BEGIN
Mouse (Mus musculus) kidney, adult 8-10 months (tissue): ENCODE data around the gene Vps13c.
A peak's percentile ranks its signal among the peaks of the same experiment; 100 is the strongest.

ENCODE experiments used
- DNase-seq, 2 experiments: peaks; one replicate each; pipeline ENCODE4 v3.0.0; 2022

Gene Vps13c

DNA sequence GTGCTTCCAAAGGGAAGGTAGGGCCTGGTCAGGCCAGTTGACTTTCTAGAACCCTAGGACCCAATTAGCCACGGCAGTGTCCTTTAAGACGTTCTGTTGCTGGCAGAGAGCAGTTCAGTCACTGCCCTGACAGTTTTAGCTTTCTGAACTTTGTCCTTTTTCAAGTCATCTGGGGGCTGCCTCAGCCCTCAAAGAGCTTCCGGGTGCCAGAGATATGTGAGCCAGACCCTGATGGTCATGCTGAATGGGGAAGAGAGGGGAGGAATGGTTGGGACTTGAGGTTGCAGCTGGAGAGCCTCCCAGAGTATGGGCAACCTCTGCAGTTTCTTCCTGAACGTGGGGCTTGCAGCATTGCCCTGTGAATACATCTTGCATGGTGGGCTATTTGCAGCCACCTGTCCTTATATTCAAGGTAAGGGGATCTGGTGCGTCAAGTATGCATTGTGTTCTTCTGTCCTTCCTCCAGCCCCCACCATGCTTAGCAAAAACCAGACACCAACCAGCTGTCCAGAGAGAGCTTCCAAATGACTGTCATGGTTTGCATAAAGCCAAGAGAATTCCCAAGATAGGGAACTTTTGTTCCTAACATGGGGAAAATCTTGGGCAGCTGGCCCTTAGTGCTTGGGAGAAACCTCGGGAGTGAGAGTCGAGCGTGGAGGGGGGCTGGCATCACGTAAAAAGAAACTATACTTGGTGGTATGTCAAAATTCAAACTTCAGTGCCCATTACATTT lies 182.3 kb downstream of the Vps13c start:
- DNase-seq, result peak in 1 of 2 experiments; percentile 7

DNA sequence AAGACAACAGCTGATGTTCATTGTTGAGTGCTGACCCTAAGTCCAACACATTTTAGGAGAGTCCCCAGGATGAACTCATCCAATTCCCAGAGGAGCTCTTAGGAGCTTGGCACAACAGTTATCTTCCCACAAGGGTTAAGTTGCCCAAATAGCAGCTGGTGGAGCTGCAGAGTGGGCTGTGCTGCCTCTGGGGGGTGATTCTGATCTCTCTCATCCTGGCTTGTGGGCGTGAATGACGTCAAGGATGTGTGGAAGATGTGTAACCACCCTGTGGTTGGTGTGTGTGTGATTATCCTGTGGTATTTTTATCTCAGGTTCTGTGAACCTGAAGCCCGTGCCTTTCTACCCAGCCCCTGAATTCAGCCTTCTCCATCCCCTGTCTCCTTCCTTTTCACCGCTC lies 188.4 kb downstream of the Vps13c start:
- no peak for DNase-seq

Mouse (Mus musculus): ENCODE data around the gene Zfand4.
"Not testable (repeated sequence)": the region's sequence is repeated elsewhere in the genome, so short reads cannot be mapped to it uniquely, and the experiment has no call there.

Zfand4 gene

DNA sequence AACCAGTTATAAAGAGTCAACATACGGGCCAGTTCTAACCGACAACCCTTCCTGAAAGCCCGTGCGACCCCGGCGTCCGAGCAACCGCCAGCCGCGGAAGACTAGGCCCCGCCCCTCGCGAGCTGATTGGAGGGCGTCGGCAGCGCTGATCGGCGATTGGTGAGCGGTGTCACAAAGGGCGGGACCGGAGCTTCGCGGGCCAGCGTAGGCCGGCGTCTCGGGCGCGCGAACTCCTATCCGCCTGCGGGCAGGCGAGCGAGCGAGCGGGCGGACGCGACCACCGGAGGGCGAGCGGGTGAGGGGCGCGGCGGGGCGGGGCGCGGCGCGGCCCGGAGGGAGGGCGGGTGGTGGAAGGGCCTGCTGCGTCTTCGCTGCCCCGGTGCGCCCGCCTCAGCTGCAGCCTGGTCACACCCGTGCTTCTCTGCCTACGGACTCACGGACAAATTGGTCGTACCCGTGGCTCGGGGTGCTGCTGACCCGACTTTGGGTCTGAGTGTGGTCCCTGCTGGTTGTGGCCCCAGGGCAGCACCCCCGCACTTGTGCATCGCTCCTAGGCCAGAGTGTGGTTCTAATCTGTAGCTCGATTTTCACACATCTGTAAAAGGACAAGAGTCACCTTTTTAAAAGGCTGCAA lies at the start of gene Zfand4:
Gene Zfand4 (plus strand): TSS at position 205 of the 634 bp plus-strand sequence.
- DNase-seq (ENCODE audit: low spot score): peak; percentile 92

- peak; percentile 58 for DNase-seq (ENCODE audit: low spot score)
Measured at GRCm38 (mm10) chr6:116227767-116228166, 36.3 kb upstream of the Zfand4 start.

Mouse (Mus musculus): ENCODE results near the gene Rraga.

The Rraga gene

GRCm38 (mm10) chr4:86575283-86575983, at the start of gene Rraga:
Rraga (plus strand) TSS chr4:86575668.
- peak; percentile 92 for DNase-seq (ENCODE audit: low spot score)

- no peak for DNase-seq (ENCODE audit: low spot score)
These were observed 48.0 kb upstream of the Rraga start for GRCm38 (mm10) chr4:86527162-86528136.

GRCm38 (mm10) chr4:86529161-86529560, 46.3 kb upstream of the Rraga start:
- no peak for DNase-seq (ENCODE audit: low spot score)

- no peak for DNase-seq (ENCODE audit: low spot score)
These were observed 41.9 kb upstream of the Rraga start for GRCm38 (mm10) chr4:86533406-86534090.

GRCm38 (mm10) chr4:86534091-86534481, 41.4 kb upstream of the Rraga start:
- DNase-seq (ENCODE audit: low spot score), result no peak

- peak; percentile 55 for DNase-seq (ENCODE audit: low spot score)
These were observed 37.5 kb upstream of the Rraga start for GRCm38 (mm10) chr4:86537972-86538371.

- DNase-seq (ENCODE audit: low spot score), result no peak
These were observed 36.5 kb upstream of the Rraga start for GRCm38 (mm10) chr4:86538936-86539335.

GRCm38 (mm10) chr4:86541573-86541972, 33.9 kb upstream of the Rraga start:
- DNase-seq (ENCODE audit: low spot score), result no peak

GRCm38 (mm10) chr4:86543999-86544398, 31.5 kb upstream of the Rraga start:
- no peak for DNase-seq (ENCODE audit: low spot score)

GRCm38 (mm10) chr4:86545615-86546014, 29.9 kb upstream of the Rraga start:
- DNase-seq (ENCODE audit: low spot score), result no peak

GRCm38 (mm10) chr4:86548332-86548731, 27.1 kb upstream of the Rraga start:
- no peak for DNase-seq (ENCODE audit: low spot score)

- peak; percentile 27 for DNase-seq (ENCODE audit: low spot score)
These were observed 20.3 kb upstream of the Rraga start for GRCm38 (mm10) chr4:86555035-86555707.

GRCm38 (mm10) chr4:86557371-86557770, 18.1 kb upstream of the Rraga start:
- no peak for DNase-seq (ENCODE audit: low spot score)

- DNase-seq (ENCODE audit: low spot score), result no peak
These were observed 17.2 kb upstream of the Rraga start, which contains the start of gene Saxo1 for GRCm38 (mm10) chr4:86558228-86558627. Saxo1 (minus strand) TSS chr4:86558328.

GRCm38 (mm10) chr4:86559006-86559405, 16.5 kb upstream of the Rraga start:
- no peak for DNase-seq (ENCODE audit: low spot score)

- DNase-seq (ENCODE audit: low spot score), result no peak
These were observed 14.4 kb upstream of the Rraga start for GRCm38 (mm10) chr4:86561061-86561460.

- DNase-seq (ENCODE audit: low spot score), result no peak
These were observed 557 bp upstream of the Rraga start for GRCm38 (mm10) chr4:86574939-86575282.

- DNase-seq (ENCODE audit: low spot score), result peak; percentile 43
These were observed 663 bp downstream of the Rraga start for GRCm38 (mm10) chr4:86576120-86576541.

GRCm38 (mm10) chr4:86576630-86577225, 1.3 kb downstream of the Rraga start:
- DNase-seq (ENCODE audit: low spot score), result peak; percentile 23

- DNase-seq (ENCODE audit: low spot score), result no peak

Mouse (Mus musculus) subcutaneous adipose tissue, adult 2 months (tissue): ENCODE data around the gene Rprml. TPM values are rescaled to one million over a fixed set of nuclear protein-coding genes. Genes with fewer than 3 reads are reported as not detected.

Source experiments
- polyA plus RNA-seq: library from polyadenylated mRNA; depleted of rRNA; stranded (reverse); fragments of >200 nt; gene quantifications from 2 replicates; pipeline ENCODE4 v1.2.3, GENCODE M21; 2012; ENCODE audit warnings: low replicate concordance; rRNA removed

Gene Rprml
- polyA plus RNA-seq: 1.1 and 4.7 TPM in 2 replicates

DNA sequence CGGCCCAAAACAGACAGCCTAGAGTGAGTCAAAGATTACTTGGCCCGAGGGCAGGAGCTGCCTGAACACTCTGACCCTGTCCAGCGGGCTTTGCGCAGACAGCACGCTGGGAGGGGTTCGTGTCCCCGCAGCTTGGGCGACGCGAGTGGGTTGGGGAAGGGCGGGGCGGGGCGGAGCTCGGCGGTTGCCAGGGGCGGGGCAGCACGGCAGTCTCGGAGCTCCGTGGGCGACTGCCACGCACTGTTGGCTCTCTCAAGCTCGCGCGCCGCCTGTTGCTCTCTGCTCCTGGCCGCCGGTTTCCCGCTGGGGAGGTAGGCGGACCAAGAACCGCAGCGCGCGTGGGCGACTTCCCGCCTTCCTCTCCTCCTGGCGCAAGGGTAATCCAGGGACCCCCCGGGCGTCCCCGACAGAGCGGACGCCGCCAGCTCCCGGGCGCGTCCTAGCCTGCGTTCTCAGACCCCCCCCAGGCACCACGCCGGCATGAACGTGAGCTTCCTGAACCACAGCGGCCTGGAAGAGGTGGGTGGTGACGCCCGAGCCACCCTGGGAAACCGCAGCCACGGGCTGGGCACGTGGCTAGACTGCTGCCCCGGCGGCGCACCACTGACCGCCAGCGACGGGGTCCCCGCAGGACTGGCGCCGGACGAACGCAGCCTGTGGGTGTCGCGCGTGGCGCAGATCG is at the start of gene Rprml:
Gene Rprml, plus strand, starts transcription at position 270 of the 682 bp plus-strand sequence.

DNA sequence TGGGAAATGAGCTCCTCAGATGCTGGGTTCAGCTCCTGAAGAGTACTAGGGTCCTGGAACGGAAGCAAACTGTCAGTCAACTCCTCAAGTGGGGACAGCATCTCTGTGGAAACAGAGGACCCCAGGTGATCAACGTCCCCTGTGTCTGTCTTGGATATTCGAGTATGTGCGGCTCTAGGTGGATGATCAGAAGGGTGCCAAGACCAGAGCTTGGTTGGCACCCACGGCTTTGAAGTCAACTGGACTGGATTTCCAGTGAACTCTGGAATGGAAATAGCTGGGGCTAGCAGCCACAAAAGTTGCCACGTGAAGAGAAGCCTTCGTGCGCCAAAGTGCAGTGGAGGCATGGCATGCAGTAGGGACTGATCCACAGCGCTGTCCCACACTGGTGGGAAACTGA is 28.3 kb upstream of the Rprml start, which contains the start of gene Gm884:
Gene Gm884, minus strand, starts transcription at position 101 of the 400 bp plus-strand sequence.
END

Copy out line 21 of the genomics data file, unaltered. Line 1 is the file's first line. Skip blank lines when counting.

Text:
Rraga (plus strand) TSS chr4:86575668.